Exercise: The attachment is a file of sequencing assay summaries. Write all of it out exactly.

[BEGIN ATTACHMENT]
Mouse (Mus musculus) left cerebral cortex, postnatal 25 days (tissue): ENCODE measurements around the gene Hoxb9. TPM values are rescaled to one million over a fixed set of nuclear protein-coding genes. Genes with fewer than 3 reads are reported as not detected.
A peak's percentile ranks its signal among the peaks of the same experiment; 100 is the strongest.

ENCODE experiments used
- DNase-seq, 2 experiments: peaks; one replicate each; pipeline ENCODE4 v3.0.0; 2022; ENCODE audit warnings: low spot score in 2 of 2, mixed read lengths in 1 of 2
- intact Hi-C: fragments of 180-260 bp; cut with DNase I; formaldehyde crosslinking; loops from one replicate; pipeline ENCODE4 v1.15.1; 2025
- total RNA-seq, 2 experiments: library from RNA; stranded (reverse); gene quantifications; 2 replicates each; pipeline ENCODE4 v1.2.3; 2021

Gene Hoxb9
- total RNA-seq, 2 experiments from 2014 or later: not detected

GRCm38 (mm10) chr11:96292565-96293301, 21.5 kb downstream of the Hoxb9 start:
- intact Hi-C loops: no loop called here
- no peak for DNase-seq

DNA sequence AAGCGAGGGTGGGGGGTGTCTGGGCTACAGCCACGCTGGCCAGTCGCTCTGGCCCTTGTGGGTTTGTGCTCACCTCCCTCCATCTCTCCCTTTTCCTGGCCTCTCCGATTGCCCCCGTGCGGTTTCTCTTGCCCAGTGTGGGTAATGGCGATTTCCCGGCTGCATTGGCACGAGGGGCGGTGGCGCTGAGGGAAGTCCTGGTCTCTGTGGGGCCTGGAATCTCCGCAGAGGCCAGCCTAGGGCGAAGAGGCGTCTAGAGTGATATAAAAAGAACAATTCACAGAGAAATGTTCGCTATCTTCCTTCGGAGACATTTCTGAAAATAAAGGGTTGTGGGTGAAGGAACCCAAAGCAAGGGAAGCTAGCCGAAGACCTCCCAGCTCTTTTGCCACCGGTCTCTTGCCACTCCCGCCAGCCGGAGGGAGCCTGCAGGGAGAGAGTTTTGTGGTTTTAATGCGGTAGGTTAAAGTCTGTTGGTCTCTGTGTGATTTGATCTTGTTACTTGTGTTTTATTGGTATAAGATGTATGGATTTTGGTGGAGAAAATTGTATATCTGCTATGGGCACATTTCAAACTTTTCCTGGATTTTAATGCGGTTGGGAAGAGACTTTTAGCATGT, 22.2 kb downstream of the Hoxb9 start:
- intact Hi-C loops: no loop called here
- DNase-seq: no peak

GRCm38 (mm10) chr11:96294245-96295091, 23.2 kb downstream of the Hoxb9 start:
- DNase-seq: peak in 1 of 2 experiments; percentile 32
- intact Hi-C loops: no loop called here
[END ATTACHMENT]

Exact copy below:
Mouse (Mus musculus) left cerebral cortex, postnatal 25 days (tissue): ENCODE measurements around the gene Hoxb9. TPM values are rescaled to one million over a fixed set of nuclear protein-coding genes. Genes with fewer than 3 reads are reported as not detected.
A peak's percentile ranks its signal among the peaks of the same experiment; 100 is the strongest.

ENCODE experiments used
- DNase-seq, 2 experiments: peaks; one replicate each; pipeline ENCODE4 v3.0.0; 2022; ENCODE audit warnings: low spot score in 2 of 2, mixed read lengths in 1 of 2
- intact Hi-C: fragments of 180-260 bp; cut with DNase I; formaldehyde crosslinking; loops from one replicate; pipeline ENCODE4 v1.15.1; 2025
- total RNA-seq, 2 experiments: library from RNA; stranded (reverse); gene quantifications; 2 replicates each; pipeline ENCODE4 v1.2.3; 2021

Gene Hoxb9
- total RNA-seq, 2 experiments from 2014 or later: not detected

GRCm38 (mm10) chr11:96292565-96293301, 21.5 kb downstream of the Hoxb9 start:
- intact Hi-C loops: no loop called here
- no peak for DNase-seq

DNA sequence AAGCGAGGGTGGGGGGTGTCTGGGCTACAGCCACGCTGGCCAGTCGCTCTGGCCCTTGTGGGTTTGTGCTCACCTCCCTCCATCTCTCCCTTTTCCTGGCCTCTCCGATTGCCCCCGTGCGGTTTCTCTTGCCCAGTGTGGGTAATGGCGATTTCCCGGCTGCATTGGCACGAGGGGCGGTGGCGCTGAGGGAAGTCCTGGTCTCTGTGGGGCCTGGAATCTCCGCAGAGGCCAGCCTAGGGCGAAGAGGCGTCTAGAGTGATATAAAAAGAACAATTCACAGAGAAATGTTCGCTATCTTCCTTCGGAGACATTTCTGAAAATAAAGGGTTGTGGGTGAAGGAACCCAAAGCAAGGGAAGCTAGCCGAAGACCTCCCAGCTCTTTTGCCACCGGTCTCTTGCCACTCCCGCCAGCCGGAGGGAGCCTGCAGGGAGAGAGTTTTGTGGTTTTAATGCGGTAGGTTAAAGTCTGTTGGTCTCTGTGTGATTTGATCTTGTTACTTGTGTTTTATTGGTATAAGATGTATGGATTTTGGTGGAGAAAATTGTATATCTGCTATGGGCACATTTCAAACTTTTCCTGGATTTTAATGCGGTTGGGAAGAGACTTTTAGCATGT, 22.2 kb downstream of the Hoxb9 start:
- intact Hi-C loops: no loop called here
- DNase-seq: no peak

GRCm38 (mm10) chr11:96294245-96295091, 23.2 kb downstream of the Hoxb9 start:
- DNase-seq: peak in 1 of 2 experiments; percentile 32
- intact Hi-C loops: no loop called here